The Quantum Pontiff

March Meeting Summary

I’m heading home from the March meeting, after giving my talk this morning and then having a nice lunch with graduate (and one undergraduate) students at a “Meet the Experts” lunch. Yeah, somehow I slipped by the guards! Luckily a real expert was there, in the form of Paul Kwiat, so all was good and the students didn’t learn anything to disastrous. “What I learned at the March meeting” below the fold.

Things I’ve learned at the APS March meeting:

  • There are a lot of physicists. Even if you don’t count the particle and nuclear and gravitational physicist who have their own meeting. Oh, and they are easily identifiable walking down the street in New Orleans.
  • Many of the male versions of this species, the physicist, are losing their hair. This makes it even easier to spot them. Should it worry me?
  • Circuit QED has Rabi vacuum splittings which are off the chart in the line width to splitting ratio. Cavity QED groups must be spinning in envy.
  • For experimentalists, “not working” can sometimes me “it didn’t work” but other times it means “it didn’t fix any of our problems, because we had other bigger ones.” (From a talk from an MIT undergraduate. Precocious techers, they are!)
  • I always miss the most interesting talks. I missed the talk on the material science of superheros, and on a superconducting qubit based laser.
  • The linear optics/cluster state model is a lot like a scene from Wallace and Gromit
    (from Paul Kwiat’s talk.)
  • People in New Orleans smoke a lot.
  • Those who do not believe in a wave function for the universe should be called a-psi-ists.
  • The emergence of a space-time like ours from a pregeometry without such a structure was called “geometrogenesis” by Fotini Markopoulou, who swore the word wasn’t so long in Greek.
  • John Preskill promised that next time he got mad at me, he would tell me to control-NOT myself (see my talk.)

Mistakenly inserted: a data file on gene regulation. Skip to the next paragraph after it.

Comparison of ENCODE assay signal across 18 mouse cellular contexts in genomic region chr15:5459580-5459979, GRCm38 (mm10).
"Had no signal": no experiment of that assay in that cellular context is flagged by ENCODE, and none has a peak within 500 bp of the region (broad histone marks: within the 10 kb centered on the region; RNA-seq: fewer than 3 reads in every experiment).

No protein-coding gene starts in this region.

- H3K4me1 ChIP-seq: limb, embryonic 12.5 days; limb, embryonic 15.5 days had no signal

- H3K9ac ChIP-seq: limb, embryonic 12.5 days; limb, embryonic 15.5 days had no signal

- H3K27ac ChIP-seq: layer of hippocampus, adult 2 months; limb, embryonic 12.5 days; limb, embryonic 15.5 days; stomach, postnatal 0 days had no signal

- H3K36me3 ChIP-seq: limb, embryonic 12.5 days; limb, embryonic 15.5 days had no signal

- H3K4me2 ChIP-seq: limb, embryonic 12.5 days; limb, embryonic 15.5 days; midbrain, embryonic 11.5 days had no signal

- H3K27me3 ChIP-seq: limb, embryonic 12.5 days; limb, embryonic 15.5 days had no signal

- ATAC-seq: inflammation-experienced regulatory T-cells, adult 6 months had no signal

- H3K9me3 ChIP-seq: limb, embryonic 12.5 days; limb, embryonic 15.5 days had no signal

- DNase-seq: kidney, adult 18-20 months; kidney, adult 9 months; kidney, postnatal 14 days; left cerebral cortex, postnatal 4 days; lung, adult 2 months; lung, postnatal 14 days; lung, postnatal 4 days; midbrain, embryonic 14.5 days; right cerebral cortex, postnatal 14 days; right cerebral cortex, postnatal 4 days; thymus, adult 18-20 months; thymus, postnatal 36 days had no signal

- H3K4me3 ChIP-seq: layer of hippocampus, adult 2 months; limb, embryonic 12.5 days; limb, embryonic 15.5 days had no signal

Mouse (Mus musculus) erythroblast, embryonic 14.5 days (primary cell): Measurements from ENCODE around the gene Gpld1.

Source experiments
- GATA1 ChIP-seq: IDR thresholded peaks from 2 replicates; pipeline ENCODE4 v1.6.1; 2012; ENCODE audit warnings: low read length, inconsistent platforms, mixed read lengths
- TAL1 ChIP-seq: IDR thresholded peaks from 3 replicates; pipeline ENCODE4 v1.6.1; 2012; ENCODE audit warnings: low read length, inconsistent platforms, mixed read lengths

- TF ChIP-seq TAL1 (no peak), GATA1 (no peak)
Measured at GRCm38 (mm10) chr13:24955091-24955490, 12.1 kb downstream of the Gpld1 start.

1. #1 Bilal
    March 12, 2008

    I was at this place called Dumond’s last night (French quarter) where I had some delicious late-night donuts. As I was walking on my way out, I heard the words, “gap” and “transition”, enough to infer that the person I overheard must have been a physicist. I thought it was pretty funny. I wonder how many non-physicists are attending this year’s APS.

  2. #2 Mark Wilde
    March 13, 2008

    Bilal and I were actually at Cafe Du Monde, a hundred-fifty-year old late-night spot in New Orleans famous for their tasty beignets. (I am sorry I have to correct because I am a native of New Orleans—it just hurts my Southern soul.) We then walked down to the Crescent City Brewhouse for a beer where we saw a physicist who was wearing the “PRL 50 years” Mardi Gras beads. The funny part was that he had ripped off the PRL part to disguise the fact that he was a physicist. Luckily, we were still able to point him out and promptly warned everyone in the surrounding area (j/k).

    Other fact you should know:

    People in New Orleans serving you food love it if you tell them that their cornbread is delicious. It’s even better if you say it with a strong Louisiana accent like Bilal is fond of doing. 🙂

  3. #3 Dave Bacon
    March 13, 2008

    Bilal can do a Louisiana accent? That I have to hear.

  4. #4 Bilal
    March 14, 2008

    Mark was kind enough to take us to this fabulous restaurant called Jacques-Lmos (did I get the spelling right, Mark?), where ah mus’ say, the cawhn bread was mahty deeelishusss!! 🙂

  5. #5 Mark Wilde
    March 14, 2008

    Damnit, Bilal! It’s Jacquimo’s. And by the way, you spell the street “Tchoupitoulas”…

  6. #6 Ian Durham
    March 14, 2008

    Yes, but how do you *pronounce* Tchoupitoulas? Here’s my guess: tchoo-pi-TOO-lis (said quickly with the appropriate Louisiana accent).

    Thanks to the exceedingly good taste of Barry Sanders and Howard Barnum, I managed to dine at Bayona’s, Broussard’s, and Antoine’s (the first two on the APS’ dime!). Something tells me next year might prove a bit more difficult since we’ll be in Pittsburgh…

  7. #7 Mark Wilde
    March 14, 2008

    So you actually pronounce it:


    but you were pretty close. There is also a street in uptown New Orleans spelled “Milan”, but if you’re a local, you pronounce it:


  8. #8 Ian Durham
    March 14, 2008

    Ah, ok, not bad. Now, here in Maine we have many similar oddities:

    Vienna is vy-EN-a.
    Calais is CAL-is.

    Oddly, though we mispronounce all the French names (even though more than a third of us are French), we get the native names right (most of the time):


    Just pronounce it like it looks… well, mostly.

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